Small businesses believe the UK tax system is fundamentally unfair and want more support to stay complaint, according to new research by the British Chambers of Commerce.
It comes in the same month that the Government’s Making Tax Digital strategy went live for most VAT-registered businesses with a taxable turnover of more than £85,000.
The survey of more than 1,000 firms across the UK revealed 58% think the UK tax regime is unfair to businesses like theirs and 67% don’t believe tax rules are fairly applied across all sizes of business. This view is held even more widely among the smallest companies in comparison to their larger counterparts.
Half of respondents said they do not feel HMRC provides the support they need to be compliant and feel the department underestimates the time and money that small businesses spend trying to keep pace with regulatory burdens and complexities of the system.
They say rises in upfront business taxes and costs, including the introduction of Making Tax Digital and changes to auto-enrolment, is adding to the administrative burden.
Making Tax Digital launched this April
Making Tax Digital is a key part of the Government’s plans to make it easier for individuals and businesses to get their tax right, with figures suggesting avoidable mistakes are costing the Exchequer over £9billion a year.
The new digital system is designed to improve accuracy and make it easier to account for tax using accounting software systems.
Making Tax Digital started with VAT this April, and most VAT-registered businesses (apart from a few special exceptions) are now required to keep digital records and use software to submit their VAT returns for periods that started from 1 April 2019.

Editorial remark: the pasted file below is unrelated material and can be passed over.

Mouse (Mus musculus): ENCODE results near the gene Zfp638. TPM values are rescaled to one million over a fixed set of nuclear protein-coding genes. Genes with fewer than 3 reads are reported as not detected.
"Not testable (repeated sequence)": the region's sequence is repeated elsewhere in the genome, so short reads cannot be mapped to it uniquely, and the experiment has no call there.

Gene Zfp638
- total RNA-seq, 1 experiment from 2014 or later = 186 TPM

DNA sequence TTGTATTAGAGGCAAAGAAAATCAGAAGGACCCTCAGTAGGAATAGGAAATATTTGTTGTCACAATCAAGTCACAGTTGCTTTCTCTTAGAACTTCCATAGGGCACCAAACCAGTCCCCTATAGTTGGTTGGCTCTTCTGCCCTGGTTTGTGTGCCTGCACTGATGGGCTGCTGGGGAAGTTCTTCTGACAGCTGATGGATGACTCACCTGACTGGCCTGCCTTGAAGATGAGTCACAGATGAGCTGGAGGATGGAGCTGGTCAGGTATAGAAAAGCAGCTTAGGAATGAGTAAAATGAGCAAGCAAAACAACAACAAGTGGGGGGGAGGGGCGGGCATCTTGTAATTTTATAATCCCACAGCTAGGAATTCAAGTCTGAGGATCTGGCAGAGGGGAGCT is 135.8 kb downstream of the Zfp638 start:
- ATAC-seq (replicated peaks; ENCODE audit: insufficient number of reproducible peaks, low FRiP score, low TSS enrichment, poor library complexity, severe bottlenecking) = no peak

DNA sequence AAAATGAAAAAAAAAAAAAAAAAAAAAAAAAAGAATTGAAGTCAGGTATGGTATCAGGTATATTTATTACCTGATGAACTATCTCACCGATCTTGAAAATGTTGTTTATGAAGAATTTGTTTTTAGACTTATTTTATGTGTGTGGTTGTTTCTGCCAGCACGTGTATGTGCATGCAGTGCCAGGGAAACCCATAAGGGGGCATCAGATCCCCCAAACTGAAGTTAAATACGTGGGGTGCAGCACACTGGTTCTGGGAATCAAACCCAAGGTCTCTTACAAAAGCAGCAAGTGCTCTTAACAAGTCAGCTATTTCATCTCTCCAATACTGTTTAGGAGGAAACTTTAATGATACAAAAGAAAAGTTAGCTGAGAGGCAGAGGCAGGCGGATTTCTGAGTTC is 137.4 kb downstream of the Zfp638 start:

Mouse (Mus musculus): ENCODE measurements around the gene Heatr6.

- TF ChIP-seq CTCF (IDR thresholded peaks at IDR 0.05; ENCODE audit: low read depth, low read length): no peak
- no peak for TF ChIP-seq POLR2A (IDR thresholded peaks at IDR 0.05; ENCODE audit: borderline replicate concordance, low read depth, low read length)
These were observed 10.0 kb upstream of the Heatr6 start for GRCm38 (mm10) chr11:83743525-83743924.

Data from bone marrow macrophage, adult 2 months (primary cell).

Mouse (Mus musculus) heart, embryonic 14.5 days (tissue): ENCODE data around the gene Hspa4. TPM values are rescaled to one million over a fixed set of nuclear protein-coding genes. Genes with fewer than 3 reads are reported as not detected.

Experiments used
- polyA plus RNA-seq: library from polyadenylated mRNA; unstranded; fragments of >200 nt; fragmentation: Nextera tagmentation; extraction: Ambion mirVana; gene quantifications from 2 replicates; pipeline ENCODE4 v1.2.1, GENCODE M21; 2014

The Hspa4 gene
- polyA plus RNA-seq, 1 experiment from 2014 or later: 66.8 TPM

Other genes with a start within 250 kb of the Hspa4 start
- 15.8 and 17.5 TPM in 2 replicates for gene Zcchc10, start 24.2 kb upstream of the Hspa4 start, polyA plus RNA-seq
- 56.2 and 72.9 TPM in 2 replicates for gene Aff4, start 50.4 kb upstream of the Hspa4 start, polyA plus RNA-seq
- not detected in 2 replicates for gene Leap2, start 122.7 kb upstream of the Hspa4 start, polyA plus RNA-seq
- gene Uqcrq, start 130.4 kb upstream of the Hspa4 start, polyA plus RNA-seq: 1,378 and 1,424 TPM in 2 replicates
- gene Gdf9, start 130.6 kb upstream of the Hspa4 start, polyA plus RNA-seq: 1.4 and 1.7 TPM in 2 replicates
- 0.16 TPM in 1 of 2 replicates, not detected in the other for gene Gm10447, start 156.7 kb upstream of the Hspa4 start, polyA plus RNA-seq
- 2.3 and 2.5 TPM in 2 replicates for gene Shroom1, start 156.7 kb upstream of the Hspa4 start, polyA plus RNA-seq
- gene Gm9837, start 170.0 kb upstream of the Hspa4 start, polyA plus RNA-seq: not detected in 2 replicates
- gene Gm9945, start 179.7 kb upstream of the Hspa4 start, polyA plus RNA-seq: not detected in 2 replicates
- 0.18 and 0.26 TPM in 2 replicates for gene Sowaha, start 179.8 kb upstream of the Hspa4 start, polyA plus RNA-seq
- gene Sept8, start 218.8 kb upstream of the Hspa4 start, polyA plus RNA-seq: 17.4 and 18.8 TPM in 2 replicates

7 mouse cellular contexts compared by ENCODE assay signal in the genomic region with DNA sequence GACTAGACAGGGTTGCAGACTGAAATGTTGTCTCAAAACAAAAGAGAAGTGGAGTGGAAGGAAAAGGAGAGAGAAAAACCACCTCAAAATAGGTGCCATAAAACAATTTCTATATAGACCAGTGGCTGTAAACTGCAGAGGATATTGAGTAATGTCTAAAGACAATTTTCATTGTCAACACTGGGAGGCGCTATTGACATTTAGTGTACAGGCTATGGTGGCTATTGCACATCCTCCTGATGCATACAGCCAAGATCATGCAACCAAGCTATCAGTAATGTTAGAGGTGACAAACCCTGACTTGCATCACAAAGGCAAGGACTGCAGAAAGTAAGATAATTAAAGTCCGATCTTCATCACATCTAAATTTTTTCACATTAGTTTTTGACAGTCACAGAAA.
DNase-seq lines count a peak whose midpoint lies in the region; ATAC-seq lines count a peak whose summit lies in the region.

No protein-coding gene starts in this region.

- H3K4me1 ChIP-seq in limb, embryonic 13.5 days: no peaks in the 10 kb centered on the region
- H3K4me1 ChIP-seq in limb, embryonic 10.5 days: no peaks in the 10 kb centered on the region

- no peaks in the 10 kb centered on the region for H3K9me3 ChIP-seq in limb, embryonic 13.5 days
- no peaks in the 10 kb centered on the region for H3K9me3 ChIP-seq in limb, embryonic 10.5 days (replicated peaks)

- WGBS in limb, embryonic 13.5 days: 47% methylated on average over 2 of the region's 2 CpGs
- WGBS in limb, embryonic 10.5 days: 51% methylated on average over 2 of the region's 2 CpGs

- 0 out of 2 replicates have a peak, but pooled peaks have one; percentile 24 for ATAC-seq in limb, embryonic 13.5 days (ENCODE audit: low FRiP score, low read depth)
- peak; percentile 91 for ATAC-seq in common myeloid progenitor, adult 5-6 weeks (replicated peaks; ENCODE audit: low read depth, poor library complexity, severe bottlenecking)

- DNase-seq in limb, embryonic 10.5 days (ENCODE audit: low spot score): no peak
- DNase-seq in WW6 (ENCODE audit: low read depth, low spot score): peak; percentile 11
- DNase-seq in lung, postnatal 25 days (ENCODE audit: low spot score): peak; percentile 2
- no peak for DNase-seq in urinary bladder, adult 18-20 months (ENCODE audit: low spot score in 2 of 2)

The system is also being developed for other types of tax to follow in the future, such as income tax and corporation tax.
‘More support needed for small businesses’
Reflecting on the British Chambers of Commerce survey results, its head of economics, Suren Thiru, said: “These results reflect a strong impression among businesses that the current UK tax regime isn’t a level playing field.
“When it comes to compliance there is a tendency for HMRC to see smaller businesses as low hanging fruit and as a consequence they feel under the constant threat of being called out for getting things wrong in a tax system that has grown ever more complex.
“In contrast, action to tackle persistent compliance issues among a small minority of firms remains frustratingly slow. There is also widespread disappointment over the escalating burden of up-front taxes and costs of doing business in the UK, particularly at this time of heightened uncertainty. This has proved to be tipping point for many smaller firms who typically operate on a tight cashflow.
“HMRC must step up efforts to provide better support to smaller businesses to get their tax right. More also needs to be done to address the escalating burden of upfront costs and taxes to provide firms with much-needed headroom to get on and invest, train their staff, and compete on the global stage.”
More information about Making Tax Digital and who could be affected is available via the Government’s Making Tax Digital website.